Send e-mail via SMTP step
Learn how to use the send e-mail via SMTP function to send e-mails in your Betty Blocks application
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Written by Betty Blocks
Updated over a week ago

After reading this article, you'll know:

  • How to install the Send E-mail via SMTP block

  • How to configure the step

  • Some best practices with regard to sending an e-mail

Creating the action

To get started, create a simple page and drag an action button onto it.

As you can see in the bottom left corner the action that gets generated is private, click on the pencil icon to edit the action. For testing purposes, make the action public, this way we can simply click the button to test out if our email function works.

With that out the way, we can start building our email function.

Getting started

Sending e-mails with Betty Blocks is done via your actions. There's no base mail function currently so the first thing that'll need to be done is installing the Send E-mail via SMTP block. Select your organization followed by the designated application you want the function to be installed onto.

After installing you can find the new function next to your other action functions in the external section.

When you drag the function in the action flow you'll see it requires quite a bit of configuration.

Let's walk through the configurations together to get an idea of how this step works.

Configuring the email step

To configure the step, make sure you have the email settings of your company and/or organization with you. Contact a person who has this information to help you out, but if you don't have this information available to you then that's no problem. We can use a tool such as Ethereal Mail to create a fake SMTP service that'll do the job for us. Ethereal only works for a few hours so you have to reset the values once the inbox disappears.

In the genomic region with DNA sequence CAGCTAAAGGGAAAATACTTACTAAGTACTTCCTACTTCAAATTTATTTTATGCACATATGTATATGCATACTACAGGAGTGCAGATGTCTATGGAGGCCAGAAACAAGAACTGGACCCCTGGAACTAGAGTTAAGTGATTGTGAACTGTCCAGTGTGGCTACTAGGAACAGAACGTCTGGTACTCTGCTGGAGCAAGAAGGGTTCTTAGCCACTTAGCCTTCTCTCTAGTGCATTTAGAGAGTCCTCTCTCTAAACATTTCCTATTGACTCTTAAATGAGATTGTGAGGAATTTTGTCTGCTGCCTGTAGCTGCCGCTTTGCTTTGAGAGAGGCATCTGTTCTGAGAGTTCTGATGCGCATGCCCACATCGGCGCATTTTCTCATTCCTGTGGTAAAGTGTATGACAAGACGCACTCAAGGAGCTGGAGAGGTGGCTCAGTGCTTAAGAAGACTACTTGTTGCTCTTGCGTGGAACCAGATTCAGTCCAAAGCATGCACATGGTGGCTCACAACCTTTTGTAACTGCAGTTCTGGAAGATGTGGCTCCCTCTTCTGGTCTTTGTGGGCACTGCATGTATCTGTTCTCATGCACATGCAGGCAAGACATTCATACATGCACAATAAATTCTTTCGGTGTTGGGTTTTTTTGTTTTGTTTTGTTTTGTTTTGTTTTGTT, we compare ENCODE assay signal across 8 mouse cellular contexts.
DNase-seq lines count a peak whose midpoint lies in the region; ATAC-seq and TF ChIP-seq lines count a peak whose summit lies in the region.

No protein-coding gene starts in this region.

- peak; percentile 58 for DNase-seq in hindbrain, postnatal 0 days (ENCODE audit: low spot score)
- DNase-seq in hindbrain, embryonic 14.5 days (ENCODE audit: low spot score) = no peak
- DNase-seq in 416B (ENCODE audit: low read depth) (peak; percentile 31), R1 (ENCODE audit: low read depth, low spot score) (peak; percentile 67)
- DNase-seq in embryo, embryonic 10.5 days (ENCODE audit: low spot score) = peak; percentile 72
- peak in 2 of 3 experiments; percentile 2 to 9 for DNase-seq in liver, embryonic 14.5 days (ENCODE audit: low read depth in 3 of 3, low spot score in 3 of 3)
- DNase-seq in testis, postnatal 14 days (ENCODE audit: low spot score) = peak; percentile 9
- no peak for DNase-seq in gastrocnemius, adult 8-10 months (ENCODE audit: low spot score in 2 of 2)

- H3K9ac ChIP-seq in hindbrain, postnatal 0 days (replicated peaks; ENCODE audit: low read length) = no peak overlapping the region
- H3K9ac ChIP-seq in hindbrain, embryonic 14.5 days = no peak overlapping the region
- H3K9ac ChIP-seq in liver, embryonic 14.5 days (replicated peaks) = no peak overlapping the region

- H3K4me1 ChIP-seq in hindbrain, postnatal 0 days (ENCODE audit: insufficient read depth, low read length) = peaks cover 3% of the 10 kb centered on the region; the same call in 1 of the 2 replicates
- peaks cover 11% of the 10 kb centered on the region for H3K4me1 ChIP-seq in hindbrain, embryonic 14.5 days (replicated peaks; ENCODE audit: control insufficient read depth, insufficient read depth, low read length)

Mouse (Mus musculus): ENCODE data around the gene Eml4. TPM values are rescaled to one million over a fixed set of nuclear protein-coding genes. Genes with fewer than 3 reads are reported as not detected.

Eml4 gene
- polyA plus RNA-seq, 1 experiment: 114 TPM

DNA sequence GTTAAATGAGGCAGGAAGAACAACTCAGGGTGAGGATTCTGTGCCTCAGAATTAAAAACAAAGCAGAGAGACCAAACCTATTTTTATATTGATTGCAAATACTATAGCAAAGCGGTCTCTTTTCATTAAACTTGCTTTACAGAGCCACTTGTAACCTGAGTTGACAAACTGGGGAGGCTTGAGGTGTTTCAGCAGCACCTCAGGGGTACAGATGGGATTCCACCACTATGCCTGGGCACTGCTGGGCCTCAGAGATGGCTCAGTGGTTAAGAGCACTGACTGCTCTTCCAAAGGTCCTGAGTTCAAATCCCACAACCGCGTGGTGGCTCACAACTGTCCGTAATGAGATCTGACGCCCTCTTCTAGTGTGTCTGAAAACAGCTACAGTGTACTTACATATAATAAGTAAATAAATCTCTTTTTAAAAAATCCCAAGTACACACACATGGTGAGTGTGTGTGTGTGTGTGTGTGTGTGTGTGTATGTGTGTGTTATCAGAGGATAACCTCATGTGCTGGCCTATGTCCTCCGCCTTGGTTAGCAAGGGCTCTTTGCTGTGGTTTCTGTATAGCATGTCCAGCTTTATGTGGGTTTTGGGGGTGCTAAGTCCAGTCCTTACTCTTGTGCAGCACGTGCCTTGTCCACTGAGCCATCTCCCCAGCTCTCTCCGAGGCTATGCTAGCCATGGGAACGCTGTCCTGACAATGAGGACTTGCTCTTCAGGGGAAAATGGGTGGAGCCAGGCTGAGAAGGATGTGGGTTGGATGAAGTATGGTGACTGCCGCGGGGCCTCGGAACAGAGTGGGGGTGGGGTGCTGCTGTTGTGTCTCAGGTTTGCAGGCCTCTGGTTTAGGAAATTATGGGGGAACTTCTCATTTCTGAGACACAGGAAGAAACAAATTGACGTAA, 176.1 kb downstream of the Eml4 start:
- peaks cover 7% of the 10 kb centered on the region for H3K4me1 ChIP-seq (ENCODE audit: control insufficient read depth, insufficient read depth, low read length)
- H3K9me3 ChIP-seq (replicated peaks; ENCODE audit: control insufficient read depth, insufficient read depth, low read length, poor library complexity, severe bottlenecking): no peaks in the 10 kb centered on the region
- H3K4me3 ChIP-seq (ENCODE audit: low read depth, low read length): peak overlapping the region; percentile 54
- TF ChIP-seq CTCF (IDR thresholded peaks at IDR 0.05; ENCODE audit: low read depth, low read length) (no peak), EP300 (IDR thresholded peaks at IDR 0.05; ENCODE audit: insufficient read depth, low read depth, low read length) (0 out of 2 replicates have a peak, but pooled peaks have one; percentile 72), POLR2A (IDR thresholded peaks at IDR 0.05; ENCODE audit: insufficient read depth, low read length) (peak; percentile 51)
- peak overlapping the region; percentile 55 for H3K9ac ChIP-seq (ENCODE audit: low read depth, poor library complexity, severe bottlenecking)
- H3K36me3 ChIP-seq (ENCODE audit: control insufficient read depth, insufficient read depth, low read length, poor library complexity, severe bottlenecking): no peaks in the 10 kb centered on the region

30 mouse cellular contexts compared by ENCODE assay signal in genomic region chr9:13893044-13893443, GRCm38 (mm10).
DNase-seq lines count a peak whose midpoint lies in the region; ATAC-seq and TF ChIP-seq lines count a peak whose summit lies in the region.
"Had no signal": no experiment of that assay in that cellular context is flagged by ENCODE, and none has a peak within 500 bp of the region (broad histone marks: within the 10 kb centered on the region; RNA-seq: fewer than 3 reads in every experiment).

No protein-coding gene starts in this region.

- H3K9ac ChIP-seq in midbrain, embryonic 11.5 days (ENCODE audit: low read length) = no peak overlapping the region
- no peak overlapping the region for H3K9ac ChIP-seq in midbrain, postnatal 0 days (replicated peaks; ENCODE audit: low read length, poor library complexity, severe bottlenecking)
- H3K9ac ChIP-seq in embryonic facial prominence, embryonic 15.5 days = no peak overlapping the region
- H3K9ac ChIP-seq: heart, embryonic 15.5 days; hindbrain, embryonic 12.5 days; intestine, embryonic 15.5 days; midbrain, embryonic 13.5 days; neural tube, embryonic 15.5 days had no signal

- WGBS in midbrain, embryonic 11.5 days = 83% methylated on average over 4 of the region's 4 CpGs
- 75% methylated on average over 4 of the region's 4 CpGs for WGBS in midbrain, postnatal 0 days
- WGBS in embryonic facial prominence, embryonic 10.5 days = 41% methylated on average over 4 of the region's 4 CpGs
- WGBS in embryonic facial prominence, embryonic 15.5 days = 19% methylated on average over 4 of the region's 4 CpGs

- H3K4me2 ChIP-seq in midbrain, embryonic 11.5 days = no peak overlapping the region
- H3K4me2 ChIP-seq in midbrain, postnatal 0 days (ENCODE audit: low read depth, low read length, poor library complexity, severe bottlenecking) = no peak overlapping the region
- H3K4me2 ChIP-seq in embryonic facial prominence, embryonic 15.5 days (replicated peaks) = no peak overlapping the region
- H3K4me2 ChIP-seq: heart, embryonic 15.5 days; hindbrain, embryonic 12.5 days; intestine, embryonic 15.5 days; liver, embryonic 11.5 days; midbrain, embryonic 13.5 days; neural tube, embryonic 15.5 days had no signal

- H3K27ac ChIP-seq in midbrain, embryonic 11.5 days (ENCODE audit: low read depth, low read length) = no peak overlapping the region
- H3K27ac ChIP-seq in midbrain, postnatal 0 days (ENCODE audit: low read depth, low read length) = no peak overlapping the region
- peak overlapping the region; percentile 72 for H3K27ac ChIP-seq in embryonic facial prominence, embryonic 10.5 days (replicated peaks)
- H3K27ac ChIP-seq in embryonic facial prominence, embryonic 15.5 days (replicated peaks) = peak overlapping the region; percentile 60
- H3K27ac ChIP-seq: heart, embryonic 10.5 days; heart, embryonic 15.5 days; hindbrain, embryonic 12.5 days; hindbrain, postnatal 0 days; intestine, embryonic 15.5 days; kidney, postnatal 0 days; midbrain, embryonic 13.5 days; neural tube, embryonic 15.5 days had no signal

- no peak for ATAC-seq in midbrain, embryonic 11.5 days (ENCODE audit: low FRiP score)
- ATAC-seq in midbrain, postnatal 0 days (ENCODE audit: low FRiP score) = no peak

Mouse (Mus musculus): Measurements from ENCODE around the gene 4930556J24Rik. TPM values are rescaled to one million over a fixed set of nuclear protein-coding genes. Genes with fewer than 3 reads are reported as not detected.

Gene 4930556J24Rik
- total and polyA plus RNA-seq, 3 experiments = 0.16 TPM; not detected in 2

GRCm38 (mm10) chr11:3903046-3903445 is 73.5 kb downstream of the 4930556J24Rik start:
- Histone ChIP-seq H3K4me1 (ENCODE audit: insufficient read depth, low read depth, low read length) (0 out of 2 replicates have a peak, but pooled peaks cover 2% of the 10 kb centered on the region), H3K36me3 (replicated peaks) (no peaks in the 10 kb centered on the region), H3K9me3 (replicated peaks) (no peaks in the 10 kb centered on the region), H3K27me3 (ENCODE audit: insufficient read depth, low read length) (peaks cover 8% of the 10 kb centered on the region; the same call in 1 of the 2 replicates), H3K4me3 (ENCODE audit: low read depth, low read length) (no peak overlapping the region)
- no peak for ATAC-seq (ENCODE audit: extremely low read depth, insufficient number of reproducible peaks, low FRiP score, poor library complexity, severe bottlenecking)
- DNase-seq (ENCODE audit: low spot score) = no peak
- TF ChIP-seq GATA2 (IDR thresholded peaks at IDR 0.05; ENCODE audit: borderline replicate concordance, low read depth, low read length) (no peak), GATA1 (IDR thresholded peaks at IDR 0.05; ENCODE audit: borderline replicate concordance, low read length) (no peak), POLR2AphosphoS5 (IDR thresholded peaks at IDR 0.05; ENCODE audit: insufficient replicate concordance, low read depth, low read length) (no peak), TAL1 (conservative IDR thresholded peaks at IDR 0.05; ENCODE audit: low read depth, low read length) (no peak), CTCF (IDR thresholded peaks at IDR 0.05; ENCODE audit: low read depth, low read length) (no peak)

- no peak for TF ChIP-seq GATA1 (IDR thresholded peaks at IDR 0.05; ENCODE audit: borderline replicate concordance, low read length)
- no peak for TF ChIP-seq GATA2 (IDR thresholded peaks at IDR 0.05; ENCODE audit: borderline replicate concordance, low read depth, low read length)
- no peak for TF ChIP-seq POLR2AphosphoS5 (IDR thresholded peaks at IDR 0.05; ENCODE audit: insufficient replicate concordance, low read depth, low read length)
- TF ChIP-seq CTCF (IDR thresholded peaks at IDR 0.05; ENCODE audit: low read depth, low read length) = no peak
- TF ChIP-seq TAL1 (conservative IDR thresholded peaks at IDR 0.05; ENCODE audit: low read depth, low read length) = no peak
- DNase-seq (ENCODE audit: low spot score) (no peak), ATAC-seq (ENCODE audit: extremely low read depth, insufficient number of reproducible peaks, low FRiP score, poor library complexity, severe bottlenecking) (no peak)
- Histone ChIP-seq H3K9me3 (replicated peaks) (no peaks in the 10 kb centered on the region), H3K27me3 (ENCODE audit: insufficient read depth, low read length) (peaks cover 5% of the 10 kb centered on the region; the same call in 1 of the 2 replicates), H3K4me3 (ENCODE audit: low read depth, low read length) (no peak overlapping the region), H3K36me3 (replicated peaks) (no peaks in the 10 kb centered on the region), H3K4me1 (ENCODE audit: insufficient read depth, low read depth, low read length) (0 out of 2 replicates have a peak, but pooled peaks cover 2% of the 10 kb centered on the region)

Regardless, how do we configure the step? I'll use Ethereal in this example, after pressing the '+Create Ethereal Account' button these are the SMTP settings that were generated:

We'll use the above values to create a functioning SMTP step.

The first thing that's required is the set the hostname. This will be smtp.ethereal.email in our case. The port is 587, the username is freeman.rice@ethereal.email, and the password is u9N3XvTzWtX8DSCh6b. These values allow us to connect to the fake SMTP server from Ethereal.

The next step is to check whether the connection is secure or not. If true the connection will use TLS when connecting to the server. If false (the default) then TLS is used if the server supports the STARTTLS extension. In most cases set this value to true if you are connecting to port 465. For port 587 or 25 keep it false, in this case, I'll keep it at false.

Now we'll need to fill in the sender's e-mail address, if you want to send e-mails from your name then use your own email but this could also be a different email address. I'll use jip@bettyblocks.com for this example, and for the sender name value I'll use Jip.

Then the most important part, to whom are we sending an email? I'll use my colleague Vitalii for this example. So for the recipient, I'll use vitalii@bettyblocks.com and for the recipient name value, I'll put in Vitalii.

Choose the subject of the mail, for example Welcome to the club. Now the most important part of an email, the body template. This is your email. In the body template, you can write the email message, you can make this dynamic using the template variables. An email body is made using HTML.

Let's create an example, for the Welcome to the club mail I'd like to say hello to the user and let him know the status of his account. To do so we'll need to first create a variable in the action step. So save the step real quick and click on the variables tab.

Create a webuser_record like the one shown above, I've set the filter to filter on Vitalii's account here (but you can make this dynamic as well using input variables from your pages, of course).